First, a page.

Everything about Alaska is tough, and the state’s athletes are no exception. In this photo essay, we highlight five competitors in various sports who have overcome life’s challenges to succeed. All five exhibit the inspiration and grit of the landscape where they train, representing Alaska with the very best of their abilities. We honor them here with a glimpse into their accomplishments.
as told to Michelle Theall
Ann Penelope Spencer was born and raised in Anchorage into a family deeply steeped in the endurance community. However, at 14, she developed an eating disorder that would plague her throughout her athletic career and leave her struggling to reach her full potential. Spencer ski raced for years, then fell in love with running after spending six months in college racing in New Zealand. She was drawn to long competitions—the more miles the better. However, she also bought into the prevailing ideology that lighter was faster, and her eating disorder flared. She got smaller, and she got faster. People congratulated her on the results, until the fight with her body caught up to her.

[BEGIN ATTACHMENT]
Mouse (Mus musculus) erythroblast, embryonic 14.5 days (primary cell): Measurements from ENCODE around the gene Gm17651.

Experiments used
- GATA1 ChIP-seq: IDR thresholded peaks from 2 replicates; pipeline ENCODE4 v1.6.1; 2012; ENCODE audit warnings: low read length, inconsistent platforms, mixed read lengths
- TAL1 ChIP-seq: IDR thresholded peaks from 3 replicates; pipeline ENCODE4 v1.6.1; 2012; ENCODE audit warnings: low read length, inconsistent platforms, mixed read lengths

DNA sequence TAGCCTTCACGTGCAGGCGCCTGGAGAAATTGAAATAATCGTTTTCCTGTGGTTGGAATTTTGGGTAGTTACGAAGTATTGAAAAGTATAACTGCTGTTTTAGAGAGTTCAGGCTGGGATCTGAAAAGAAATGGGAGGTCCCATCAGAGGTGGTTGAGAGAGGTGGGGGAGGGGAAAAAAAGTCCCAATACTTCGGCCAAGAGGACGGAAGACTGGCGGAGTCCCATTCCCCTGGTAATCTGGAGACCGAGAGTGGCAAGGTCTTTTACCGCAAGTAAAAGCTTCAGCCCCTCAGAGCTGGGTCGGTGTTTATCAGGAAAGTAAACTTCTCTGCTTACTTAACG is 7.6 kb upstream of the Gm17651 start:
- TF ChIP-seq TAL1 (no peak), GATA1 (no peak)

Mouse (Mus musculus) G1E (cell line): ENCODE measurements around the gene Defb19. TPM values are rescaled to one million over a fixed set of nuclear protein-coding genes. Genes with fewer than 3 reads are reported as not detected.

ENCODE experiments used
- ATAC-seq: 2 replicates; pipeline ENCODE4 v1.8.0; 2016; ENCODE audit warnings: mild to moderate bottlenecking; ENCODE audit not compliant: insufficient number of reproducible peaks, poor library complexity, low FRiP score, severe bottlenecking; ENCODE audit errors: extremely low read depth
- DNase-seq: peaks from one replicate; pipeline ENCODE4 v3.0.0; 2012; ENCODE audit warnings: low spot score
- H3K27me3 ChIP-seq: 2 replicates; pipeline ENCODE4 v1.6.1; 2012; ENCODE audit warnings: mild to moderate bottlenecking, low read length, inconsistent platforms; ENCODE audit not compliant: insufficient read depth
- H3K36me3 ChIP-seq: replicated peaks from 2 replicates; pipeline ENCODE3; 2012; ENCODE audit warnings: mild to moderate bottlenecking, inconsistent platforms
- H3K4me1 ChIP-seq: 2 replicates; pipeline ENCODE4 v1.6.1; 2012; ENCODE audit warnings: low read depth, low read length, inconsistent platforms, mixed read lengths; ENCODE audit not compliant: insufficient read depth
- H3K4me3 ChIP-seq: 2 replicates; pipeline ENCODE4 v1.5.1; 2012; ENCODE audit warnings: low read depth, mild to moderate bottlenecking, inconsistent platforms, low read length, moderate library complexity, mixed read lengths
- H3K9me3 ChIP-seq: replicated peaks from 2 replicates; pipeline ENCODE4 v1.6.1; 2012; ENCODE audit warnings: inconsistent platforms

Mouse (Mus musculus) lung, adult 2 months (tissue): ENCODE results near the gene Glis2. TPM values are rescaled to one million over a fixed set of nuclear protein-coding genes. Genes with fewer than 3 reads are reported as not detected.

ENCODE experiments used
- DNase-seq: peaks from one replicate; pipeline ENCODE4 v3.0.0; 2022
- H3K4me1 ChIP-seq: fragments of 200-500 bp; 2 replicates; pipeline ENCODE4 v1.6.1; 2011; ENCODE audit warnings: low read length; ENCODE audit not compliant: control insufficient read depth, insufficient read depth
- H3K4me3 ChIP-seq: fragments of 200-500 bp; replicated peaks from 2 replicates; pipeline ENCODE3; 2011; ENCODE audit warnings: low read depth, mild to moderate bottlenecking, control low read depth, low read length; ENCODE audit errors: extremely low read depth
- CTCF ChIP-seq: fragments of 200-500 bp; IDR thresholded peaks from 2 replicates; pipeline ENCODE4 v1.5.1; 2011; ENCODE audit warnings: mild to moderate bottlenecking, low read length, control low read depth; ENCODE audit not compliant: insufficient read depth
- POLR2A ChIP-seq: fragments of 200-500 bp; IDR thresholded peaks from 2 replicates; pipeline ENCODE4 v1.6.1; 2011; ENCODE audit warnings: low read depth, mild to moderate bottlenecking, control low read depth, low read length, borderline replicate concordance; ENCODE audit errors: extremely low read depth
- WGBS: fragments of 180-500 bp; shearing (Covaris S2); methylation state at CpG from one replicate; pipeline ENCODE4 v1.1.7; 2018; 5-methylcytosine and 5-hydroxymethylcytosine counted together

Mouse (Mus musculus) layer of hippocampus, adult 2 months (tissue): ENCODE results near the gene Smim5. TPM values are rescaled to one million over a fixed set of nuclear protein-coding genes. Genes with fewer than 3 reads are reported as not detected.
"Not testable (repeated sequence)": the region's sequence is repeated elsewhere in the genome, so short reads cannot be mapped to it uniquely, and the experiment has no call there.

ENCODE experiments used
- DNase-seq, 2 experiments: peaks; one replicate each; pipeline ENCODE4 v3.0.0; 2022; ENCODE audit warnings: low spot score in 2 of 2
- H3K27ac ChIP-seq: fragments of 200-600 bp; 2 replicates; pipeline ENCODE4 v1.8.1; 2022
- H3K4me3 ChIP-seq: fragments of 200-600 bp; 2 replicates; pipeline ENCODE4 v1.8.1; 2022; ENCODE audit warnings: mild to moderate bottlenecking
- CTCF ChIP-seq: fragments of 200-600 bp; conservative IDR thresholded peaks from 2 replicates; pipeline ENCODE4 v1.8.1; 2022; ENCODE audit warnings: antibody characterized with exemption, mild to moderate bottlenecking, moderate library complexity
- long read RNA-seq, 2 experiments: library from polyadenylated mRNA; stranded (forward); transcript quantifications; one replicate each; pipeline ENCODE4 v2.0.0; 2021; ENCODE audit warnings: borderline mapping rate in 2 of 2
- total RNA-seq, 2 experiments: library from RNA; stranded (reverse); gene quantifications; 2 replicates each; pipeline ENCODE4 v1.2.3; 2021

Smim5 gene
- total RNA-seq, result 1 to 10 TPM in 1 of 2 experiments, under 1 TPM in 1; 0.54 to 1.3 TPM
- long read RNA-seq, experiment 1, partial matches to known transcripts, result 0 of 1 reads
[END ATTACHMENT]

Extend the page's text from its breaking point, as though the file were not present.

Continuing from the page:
At 22, Spencer got a stress fracture in her femur and was diagnosed with osteopenia. But she was determined not to quit. She spent the next year working hard to heal herself and fuel properly, and to shake off the voices in her head that wanted her to control her body. She set personal records, was second in Alaska’s Crow Pass Crossing, won The Rut in Montana, and went off to Scotland in 2019 to run the Glen Coe Skyline. Spencer admits that the Glen Coe event was the most fun she has ever had racing: 50 kilometers of technical terrain, steep vertical, and pouring rain—and she laughed her way through it. She wheeled her arms like a windmill on the downhills and chatted with the other racers. She placed second.
A chronic nerve injury, which the athlete sees as a wake-up call, told her that if she wanted to keep competing, she had to fix her relationship with her body. So she gained weight and got her life back. After 12 years of battling a disorder, which she maintains is all too prevalent in endurance sports, Spencer has fully recovered. After her injury heals, she promises to be back. She still has running dreams and an intense love for the mountains that can’t quite be quelled with a mountain bike.